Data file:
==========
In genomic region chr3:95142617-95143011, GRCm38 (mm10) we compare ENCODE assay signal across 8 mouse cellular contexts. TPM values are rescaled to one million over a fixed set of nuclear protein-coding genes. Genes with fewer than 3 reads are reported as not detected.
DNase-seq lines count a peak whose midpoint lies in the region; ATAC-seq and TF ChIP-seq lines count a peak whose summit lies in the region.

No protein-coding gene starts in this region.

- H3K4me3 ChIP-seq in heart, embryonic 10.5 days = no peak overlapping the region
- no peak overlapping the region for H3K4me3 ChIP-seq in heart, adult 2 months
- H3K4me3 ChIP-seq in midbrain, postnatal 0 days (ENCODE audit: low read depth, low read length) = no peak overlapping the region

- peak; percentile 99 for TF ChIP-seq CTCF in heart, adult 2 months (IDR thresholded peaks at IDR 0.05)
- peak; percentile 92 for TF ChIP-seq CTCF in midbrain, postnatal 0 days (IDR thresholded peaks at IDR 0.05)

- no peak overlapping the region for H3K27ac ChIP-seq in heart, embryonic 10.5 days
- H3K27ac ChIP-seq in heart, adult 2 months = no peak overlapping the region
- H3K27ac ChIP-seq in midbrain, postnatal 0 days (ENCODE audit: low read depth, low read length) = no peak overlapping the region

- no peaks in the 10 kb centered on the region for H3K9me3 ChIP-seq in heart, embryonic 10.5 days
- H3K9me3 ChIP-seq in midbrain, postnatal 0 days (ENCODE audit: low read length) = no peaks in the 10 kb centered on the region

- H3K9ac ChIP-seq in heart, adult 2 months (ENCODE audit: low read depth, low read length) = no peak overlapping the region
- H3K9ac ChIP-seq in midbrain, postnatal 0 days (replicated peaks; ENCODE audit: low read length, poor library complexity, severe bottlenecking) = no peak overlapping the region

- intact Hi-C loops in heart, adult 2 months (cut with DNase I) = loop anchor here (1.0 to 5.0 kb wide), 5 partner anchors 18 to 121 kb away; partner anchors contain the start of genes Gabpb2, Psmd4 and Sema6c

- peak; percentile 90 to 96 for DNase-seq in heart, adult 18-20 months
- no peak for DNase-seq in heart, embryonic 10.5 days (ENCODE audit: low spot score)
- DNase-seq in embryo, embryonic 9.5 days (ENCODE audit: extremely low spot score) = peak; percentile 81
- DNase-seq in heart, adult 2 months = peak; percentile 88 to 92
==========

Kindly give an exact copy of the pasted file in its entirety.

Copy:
In genomic region chr3:95142617-95143011, GRCm38 (mm10) we compare ENCODE assay signal across 8 mouse cellular contexts. TPM values are rescaled to one million over a fixed set of nuclear protein-coding genes. Genes with fewer than 3 reads are reported as not detected.
DNase-seq lines count a peak whose midpoint lies in the region; ATAC-seq and TF ChIP-seq lines count a peak whose summit lies in the region.

No protein-coding gene starts in this region.

- H3K4me3 ChIP-seq in heart, embryonic 10.5 days = no peak overlapping the region
- no peak overlapping the region for H3K4me3 ChIP-seq in heart, adult 2 months
- H3K4me3 ChIP-seq in midbrain, postnatal 0 days (ENCODE audit: low read depth, low read length) = no peak overlapping the region

- peak; percentile 99 for TF ChIP-seq CTCF in heart, adult 2 months (IDR thresholded peaks at IDR 0.05)
- peak; percentile 92 for TF ChIP-seq CTCF in midbrain, postnatal 0 days (IDR thresholded peaks at IDR 0.05)

- no peak overlapping the region for H3K27ac ChIP-seq in heart, embryonic 10.5 days
- H3K27ac ChIP-seq in heart, adult 2 months = no peak overlapping the region
- H3K27ac ChIP-seq in midbrain, postnatal 0 days (ENCODE audit: low read depth, low read length) = no peak overlapping the region

- no peaks in the 10 kb centered on the region for H3K9me3 ChIP-seq in heart, embryonic 10.5 days
- H3K9me3 ChIP-seq in midbrain, postnatal 0 days (ENCODE audit: low read length) = no peaks in the 10 kb centered on the region

- H3K9ac ChIP-seq in heart, adult 2 months (ENCODE audit: low read depth, low read length) = no peak overlapping the region
- H3K9ac ChIP-seq in midbrain, postnatal 0 days (replicated peaks; ENCODE audit: low read length, poor library complexity, severe bottlenecking) = no peak overlapping the region

- intact Hi-C loops in heart, adult 2 months (cut with DNase I) = loop anchor here (1.0 to 5.0 kb wide), 5 partner anchors 18 to 121 kb away; partner anchors contain the start of genes Gabpb2, Psmd4 and Sema6c

- peak; percentile 90 to 96 for DNase-seq in heart, adult 18-20 months
- no peak for DNase-seq in heart, embryonic 10.5 days (ENCODE audit: low spot score)
- DNase-seq in embryo, embryonic 9.5 days (ENCODE audit: extremely low spot score) = peak; percentile 81
- DNase-seq in heart, adult 2 months = peak; percentile 88 to 92